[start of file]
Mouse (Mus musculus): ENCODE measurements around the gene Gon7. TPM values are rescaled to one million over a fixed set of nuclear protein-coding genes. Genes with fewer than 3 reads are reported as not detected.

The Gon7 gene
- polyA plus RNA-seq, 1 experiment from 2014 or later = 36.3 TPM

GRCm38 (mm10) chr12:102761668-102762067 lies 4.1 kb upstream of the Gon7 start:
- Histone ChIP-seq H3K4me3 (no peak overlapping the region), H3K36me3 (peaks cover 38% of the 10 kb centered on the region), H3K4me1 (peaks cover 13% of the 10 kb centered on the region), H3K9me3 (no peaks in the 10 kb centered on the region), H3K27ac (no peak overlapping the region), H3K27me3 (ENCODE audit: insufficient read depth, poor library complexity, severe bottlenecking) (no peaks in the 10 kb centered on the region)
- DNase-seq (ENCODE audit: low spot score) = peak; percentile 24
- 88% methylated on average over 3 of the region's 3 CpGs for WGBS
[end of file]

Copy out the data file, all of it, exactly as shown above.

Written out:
Mouse (Mus musculus): ENCODE measurements around the gene Gon7. TPM values are rescaled to one million over a fixed set of nuclear protein-coding genes. Genes with fewer than 3 reads are reported as not detected.

The Gon7 gene
- polyA plus RNA-seq, 1 experiment from 2014 or later = 36.3 TPM

GRCm38 (mm10) chr12:102761668-102762067 lies 4.1 kb upstream of the Gon7 start:
- Histone ChIP-seq H3K4me3 (no peak overlapping the region), H3K36me3 (peaks cover 38% of the 10 kb centered on the region), H3K4me1 (peaks cover 13% of the 10 kb centered on the region), H3K9me3 (no peaks in the 10 kb centered on the region), H3K27ac (no peak overlapping the region), H3K27me3 (ENCODE audit: insufficient read depth, poor library complexity, severe bottlenecking) (no peaks in the 10 kb centered on the region)
- DNase-seq (ENCODE audit: low spot score) = peak; percentile 24
- 88% methylated on average over 3 of the region's 3 CpGs for WGBS